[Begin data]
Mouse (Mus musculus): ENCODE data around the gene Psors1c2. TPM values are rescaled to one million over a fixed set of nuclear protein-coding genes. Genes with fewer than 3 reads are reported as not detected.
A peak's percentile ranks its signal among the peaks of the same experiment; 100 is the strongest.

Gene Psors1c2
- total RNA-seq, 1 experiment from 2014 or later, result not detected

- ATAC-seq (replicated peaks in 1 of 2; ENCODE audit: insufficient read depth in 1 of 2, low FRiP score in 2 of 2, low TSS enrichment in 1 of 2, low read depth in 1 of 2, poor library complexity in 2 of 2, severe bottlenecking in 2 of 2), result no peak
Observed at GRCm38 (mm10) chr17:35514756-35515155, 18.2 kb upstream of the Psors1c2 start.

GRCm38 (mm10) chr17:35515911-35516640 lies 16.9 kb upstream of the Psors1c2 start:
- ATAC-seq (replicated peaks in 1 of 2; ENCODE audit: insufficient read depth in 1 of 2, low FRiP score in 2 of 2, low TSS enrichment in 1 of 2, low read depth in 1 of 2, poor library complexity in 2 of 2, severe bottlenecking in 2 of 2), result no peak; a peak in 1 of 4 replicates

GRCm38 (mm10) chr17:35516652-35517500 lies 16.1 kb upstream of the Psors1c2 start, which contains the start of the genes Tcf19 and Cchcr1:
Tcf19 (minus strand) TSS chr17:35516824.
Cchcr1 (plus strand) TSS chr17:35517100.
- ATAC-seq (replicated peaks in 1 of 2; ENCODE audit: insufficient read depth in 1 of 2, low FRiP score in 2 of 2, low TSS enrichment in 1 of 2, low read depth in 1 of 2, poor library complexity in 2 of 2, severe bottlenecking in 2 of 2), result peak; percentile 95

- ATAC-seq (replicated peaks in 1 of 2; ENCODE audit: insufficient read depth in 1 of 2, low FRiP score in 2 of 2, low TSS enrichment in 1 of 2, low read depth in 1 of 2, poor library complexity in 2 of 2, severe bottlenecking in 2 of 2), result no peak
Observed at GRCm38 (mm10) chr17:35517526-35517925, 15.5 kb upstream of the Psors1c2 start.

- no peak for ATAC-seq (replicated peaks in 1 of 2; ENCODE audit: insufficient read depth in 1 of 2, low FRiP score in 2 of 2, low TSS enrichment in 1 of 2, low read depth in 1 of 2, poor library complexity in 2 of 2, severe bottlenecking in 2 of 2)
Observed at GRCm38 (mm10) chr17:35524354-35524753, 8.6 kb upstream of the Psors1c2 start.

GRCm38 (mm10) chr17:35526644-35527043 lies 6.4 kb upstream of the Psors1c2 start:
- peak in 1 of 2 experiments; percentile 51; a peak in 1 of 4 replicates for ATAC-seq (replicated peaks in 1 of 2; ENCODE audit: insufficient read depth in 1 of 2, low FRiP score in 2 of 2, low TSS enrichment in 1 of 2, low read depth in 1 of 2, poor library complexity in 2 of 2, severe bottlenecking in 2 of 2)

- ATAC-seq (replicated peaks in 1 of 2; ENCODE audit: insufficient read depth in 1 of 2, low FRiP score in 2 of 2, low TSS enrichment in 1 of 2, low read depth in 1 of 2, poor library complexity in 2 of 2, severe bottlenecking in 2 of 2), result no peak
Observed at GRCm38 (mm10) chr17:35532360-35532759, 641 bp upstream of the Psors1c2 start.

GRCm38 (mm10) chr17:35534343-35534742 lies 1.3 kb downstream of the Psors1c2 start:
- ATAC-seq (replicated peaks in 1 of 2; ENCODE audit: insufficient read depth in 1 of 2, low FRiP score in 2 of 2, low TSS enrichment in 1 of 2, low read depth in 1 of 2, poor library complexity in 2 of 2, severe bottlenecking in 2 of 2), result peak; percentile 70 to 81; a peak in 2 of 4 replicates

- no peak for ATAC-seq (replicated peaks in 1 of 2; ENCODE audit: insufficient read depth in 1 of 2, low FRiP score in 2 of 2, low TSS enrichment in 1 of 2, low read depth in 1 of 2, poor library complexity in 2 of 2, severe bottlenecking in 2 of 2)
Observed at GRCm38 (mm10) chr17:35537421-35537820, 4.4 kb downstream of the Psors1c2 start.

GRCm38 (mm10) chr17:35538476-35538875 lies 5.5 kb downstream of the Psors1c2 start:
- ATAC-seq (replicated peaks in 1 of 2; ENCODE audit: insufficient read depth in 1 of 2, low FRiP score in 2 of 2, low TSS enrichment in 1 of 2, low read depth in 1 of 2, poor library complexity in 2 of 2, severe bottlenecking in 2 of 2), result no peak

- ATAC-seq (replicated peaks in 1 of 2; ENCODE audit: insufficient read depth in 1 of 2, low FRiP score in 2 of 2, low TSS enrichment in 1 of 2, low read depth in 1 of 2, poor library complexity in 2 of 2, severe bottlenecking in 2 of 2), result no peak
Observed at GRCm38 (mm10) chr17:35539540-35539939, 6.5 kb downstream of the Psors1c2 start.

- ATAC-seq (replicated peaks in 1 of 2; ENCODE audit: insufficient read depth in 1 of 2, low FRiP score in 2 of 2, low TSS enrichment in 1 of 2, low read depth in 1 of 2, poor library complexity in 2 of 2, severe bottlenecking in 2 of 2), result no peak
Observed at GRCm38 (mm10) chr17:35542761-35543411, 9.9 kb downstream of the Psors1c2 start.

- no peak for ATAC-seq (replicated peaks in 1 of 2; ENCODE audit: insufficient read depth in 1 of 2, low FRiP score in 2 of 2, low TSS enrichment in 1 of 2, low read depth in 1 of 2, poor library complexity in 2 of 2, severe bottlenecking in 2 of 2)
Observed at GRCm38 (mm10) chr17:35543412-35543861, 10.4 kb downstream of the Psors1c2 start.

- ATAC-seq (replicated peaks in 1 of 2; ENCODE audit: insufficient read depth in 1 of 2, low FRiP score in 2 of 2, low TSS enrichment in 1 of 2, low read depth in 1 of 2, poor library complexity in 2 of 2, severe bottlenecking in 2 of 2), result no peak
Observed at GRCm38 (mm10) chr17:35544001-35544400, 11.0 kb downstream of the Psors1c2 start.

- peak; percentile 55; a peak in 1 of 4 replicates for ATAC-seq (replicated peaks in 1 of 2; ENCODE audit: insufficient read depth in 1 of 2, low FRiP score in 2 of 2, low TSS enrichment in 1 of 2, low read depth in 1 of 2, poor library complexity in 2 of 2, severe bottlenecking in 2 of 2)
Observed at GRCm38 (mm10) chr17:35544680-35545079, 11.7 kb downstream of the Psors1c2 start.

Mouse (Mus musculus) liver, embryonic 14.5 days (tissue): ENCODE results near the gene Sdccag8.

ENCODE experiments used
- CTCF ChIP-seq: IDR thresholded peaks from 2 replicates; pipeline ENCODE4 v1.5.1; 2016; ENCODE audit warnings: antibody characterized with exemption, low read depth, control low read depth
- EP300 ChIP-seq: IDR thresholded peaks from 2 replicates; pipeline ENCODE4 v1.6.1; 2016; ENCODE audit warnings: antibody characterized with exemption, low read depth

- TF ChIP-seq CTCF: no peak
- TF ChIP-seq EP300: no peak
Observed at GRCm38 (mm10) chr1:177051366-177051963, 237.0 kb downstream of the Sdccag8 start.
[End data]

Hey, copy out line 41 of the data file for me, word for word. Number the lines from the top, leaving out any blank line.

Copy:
- TF ChIP-seq CTCF: no peak